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Bloomberg: Chevron, Los Alamos to Study U.S. Oil Shale Deposits (Update1)

By Stephen Voss

Sept. 25 (Bloomberg) — Chevron Corp., the second-largest U.S. oil company, said it started a joint research project with the Los Alamos National Laboratory to study hydrocarbon reserves trapped in rock formations known as oil shales.

Oil shales are sedimentary rocks that contain a high proportion of organic matter that can be converted into crude oil or natural gas. The research will be based on formations in the Piceance Basin in Colorado and experiment with underground processing techniques that might mitigate greenhouse gas emissions, Chevron said in a statement.

“Today’s unconventional energy sources, such as oil shales and other tight formations, will become part of the core energy supplies in the future, and our alliance can play a significant role in unlocking the potential of these resources,” Donald Paul, Chevron’s chief technology officer, said in the statement.

The U.S. Geological Survey estimates the U.S. holds 2 trillion barrels of oil shale resources, with about 1.5 trillion barrels located in the western states, primarily Wyoming, Colorado and Utah, Chevron said.

The resource is less developed than oil sands, which are oil- encrusted rock particles found in Canada and elsewhere.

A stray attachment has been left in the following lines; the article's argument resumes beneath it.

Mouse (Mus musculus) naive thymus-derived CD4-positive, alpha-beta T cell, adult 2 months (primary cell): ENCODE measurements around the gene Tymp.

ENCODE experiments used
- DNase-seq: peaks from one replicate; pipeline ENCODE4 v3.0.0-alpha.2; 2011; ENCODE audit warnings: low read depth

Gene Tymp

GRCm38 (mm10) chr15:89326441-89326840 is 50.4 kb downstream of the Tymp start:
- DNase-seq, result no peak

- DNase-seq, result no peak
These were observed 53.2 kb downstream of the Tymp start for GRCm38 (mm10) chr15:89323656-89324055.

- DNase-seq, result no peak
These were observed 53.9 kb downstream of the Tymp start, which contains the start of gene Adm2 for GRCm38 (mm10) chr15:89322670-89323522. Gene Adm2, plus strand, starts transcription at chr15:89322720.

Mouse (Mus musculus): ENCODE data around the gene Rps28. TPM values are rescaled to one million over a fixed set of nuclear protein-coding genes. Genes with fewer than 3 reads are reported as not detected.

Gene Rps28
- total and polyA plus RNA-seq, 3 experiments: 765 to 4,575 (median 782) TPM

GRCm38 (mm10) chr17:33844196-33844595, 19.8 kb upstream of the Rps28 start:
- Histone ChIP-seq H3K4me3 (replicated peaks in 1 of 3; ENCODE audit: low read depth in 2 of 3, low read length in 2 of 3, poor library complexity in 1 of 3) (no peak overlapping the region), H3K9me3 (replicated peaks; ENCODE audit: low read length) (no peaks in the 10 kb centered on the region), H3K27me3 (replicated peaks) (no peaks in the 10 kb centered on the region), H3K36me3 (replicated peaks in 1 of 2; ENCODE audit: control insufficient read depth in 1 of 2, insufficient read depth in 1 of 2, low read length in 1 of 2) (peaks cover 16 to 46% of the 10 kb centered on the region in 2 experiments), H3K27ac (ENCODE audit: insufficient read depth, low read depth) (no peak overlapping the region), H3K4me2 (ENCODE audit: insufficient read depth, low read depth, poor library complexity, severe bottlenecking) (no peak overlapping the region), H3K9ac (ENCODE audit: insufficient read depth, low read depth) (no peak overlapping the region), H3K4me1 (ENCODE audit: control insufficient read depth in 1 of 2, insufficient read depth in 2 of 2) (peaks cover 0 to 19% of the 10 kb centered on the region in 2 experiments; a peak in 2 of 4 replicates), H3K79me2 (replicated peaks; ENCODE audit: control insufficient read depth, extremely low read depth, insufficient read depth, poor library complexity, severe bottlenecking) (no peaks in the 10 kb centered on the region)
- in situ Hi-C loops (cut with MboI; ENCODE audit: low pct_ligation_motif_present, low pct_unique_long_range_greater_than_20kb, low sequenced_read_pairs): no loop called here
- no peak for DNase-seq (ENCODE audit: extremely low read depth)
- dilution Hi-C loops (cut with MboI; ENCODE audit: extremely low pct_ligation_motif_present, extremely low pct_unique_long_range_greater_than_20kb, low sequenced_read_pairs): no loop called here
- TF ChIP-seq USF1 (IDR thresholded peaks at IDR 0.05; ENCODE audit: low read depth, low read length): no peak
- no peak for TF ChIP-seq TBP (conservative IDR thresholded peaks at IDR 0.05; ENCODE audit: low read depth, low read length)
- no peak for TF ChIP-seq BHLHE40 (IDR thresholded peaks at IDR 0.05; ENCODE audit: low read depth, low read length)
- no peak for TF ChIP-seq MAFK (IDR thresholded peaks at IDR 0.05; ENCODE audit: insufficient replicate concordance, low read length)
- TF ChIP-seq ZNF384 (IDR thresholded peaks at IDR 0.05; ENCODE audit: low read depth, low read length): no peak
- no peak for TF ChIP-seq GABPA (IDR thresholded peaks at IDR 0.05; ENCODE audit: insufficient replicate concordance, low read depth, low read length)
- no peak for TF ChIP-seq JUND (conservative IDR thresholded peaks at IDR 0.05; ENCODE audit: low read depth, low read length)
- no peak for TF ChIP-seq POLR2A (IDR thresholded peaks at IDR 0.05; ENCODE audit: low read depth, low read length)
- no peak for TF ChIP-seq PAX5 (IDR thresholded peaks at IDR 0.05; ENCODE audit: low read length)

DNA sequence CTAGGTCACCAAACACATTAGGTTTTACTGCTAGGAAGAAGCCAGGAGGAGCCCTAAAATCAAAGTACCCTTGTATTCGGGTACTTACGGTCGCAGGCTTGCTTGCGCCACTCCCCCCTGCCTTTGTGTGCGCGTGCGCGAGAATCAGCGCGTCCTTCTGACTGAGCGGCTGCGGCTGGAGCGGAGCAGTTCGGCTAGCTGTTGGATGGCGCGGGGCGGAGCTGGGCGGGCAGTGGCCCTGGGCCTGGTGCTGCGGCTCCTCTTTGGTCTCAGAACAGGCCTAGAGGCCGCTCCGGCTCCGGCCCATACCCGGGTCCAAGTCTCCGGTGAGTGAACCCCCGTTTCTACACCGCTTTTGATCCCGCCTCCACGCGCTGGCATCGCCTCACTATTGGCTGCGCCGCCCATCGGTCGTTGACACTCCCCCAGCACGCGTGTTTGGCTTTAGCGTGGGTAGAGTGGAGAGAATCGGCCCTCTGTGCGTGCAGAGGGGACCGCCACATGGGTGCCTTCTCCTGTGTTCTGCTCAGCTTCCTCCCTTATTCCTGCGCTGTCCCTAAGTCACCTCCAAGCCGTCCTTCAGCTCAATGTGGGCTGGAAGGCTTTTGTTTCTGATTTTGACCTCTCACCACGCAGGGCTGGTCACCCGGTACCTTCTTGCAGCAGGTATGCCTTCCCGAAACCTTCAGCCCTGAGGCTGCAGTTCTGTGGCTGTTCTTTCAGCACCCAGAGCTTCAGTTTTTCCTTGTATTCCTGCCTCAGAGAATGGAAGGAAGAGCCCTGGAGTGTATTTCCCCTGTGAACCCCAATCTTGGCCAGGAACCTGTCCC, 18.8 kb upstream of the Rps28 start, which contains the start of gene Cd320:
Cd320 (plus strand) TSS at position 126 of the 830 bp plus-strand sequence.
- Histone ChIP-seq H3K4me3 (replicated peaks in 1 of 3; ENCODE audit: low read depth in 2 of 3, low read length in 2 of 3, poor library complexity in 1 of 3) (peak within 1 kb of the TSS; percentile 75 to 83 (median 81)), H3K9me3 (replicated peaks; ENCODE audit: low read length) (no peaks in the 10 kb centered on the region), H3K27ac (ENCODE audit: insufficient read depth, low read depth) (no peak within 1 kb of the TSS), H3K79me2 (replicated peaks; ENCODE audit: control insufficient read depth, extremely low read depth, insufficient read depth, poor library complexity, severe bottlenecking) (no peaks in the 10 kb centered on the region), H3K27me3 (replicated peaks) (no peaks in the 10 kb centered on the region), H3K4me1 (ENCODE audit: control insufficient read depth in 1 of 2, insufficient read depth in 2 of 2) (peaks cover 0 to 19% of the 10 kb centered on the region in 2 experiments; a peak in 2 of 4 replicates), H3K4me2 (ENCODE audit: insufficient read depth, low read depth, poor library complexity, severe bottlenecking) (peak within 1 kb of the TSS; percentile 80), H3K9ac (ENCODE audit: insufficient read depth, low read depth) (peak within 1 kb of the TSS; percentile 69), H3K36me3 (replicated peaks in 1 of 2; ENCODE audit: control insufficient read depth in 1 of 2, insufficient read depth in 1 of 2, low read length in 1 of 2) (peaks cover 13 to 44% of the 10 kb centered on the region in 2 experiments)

Oil sands, oil shales and other energy forms, such as liquid fuels produced from coal or gas, are often grouped under the term “unconventional oil” because they differ from standard oil and gas fields.

Shales vs Sands

U.S. Energy Department estimates show that oil shale will add relatively little in coming years to global oil supply, now about 85 million barrels a day.

Oil shale production is expected to rise to 100,000 barrels a day worldwide by 2030, from none now, Guy Caruso, the head of the department’s Energy Information Administration, said earlier this month at conferences in Vienna and London. Oil sands supply may reach 3.6 million barrels a day by 2030, up from 1 million barrels a day last year, according to Caruso.

Other major oil companies have also been examining the potential for years. Royal Dutch Shell Plc carried out field tests on oil shales in Colorado 10 years ago, using an in-ground heating process, and last year a Shell unit formed a joint venture with Jilin Guangzheng Mineral Development Co. to explore oil shale resources in China’s northeastern province of Jilin.

Governments concerned about the eventual decline of conventional oil production should begin a “crash course” of spending on unconventional oil in order to mitigate fuel shortages, according to a study funded by the Energy Department and led by Robert Hirsch, a former NASA adviser.

The world needs to spend $1 trillion a year developing alternative fuels, starting 20 years before the peak in conventional oil production, Hirsch told the Oil & Money Conference in London last week. Oil executives or policy makers differ on when world production may reach its zenith, with some saying it’ll occur within a few years and others decades.

To contact the reporter on this story: Stephen Voss in London at [email protected]

Last Updated: September 25, 2006 08:19 EDT

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